An inner class is a class declared within another class. These classes are declared exactly as the classes that we know and they have their own code.
And why create an inner class instead a normal class? Here are some of the reasons:
To access at the private fields of a class from other class.
To hide a class from other class of the same package.
To create internal anonymous class. They are so useful to manage events.
When just a class may access to the fields of the other class.
Let’s see an easy example of inner classes:
The class student has an object as attribute, Address. We define the class for this object in the same class, as an inner class. The class Address has its own fields and method.
The most common use of inner classes are the anonymous inner classes. Let’s see an example declaring a Thread and then let’s see how them work:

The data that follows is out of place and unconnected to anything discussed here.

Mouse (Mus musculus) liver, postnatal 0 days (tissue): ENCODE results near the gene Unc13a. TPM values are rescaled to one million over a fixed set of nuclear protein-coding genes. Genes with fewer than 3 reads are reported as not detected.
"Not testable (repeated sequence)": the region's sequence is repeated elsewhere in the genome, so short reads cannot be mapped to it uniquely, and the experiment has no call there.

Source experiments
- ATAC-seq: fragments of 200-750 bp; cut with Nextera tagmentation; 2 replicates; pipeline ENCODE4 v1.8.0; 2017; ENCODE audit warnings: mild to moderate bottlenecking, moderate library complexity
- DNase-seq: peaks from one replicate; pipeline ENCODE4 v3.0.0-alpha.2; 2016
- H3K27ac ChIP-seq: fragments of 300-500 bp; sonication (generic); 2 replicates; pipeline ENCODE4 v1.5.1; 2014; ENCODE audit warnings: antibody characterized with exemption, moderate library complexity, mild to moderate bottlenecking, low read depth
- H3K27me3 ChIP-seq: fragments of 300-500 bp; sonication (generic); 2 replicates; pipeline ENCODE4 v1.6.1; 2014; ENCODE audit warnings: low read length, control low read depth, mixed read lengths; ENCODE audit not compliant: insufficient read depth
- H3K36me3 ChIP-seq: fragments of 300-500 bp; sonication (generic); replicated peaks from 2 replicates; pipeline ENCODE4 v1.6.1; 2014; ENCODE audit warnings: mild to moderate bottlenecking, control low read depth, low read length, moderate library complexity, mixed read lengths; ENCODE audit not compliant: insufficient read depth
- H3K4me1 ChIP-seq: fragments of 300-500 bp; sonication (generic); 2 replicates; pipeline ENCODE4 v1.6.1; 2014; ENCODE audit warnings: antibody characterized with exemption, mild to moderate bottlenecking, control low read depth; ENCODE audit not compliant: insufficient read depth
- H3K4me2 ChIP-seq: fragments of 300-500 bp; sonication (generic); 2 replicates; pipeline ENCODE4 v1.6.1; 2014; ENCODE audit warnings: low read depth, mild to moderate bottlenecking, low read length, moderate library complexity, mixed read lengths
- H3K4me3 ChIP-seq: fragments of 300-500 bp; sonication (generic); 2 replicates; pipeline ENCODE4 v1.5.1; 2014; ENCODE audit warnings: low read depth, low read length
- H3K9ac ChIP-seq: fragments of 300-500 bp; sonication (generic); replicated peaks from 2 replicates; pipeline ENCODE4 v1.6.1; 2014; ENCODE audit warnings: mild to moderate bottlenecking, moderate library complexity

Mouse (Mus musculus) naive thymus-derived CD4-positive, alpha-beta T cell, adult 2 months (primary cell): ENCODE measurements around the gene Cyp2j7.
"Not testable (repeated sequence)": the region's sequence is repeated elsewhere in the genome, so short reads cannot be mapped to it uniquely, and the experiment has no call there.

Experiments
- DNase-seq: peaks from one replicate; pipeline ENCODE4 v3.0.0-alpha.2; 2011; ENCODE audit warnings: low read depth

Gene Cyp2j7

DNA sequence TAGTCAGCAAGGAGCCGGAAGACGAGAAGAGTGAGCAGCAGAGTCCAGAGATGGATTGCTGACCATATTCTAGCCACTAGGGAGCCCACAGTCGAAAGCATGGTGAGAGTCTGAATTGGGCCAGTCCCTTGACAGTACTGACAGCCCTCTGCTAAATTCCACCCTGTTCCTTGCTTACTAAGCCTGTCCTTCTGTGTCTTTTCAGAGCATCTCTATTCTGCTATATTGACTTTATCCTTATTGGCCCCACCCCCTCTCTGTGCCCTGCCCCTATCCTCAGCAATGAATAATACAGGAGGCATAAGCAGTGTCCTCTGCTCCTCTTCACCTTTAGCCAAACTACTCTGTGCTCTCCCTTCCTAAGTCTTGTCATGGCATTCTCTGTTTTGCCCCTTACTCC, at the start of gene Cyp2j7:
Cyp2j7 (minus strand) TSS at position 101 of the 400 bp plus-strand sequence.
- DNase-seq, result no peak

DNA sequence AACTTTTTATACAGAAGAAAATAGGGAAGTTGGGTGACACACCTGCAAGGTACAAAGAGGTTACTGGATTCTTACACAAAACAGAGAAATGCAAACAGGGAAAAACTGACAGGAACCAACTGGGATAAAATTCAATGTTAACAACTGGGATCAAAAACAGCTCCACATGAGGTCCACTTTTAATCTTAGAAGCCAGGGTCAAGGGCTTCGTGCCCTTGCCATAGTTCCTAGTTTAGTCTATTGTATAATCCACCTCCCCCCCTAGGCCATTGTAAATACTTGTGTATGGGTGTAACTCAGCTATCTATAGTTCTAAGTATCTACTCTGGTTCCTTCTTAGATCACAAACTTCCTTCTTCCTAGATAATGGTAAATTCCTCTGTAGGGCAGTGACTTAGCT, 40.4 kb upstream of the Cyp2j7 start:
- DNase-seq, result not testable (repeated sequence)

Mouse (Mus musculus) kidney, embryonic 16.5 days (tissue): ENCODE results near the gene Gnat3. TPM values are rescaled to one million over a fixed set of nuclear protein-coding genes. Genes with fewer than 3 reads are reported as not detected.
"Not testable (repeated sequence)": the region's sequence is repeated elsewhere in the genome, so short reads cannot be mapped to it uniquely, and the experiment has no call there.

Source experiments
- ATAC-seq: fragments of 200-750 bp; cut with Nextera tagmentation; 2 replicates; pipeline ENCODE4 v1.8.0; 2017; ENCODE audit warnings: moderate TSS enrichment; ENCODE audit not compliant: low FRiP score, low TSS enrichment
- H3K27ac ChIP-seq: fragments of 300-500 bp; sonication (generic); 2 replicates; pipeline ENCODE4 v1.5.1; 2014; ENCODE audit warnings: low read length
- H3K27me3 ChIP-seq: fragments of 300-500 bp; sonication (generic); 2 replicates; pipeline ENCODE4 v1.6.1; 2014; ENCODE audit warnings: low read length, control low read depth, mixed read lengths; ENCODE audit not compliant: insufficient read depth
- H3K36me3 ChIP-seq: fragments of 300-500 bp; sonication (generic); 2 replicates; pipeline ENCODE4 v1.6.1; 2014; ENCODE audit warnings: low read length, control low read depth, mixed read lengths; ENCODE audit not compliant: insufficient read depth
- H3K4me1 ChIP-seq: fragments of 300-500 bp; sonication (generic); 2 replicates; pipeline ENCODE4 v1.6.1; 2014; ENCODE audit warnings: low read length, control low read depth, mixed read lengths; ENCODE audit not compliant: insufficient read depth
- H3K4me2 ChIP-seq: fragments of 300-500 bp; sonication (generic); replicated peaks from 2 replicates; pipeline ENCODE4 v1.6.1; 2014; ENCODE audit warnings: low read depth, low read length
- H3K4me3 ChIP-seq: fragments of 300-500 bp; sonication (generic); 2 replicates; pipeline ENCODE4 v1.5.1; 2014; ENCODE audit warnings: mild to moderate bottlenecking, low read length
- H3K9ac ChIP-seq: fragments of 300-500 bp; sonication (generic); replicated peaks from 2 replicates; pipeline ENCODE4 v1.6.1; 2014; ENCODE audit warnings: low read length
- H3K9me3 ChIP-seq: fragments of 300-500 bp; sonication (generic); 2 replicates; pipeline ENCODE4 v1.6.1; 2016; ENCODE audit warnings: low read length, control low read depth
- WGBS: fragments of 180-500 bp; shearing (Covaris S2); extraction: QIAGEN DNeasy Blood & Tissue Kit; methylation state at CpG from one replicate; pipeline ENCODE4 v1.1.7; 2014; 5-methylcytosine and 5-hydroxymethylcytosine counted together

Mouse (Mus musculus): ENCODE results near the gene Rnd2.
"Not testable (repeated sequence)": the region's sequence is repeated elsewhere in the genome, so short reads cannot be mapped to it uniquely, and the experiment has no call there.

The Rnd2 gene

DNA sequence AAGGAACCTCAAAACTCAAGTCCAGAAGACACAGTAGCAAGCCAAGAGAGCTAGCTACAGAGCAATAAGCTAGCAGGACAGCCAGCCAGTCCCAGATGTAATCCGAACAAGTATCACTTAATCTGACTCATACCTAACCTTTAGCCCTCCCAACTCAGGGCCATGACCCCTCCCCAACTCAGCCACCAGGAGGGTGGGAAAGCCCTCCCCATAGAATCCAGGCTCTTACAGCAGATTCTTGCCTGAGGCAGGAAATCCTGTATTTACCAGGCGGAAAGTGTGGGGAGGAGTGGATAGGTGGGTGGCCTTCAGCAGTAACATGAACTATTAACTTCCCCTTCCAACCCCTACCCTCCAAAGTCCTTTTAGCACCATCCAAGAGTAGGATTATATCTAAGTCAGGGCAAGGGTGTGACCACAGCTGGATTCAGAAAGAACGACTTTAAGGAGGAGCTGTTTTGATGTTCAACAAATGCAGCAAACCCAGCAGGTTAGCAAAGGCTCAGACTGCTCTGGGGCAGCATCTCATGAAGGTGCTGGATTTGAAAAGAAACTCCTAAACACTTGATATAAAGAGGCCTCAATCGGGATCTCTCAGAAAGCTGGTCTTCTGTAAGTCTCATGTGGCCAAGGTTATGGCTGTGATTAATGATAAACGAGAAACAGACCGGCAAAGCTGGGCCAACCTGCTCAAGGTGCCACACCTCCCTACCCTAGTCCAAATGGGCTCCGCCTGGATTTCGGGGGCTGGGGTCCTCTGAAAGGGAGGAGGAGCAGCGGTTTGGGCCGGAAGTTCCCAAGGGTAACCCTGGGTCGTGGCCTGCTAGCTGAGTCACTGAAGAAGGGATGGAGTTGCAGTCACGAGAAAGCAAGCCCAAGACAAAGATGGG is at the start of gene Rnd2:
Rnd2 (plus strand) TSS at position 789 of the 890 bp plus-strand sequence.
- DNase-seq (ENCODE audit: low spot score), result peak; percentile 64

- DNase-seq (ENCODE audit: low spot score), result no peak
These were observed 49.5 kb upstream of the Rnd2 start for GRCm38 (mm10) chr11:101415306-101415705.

What are we doing there? It’s easy. We are defining the method run from the new object Runnable that we’ve create. On this way we don’t have to create new class that implements Runnable, override it method run and then create a new object from this class. We just create a new Runnable object as a parameter of Thread and there we redefine the method run.
This is very used in listener for button or other elements of the graphic interface. Imagine if we had to create a new class to redefine the listener of each button or menu item in our interface, we would have too many classes.
Notice that to redefine an existent class, we have to use the constructor as usually and then we open a curly brace and then write the method that we want to redefine. In this case the expression ends with ); because the Runnable object was inside of the constructor of Thread. This will be usually the form that you will find inner class, calling constructors or methods.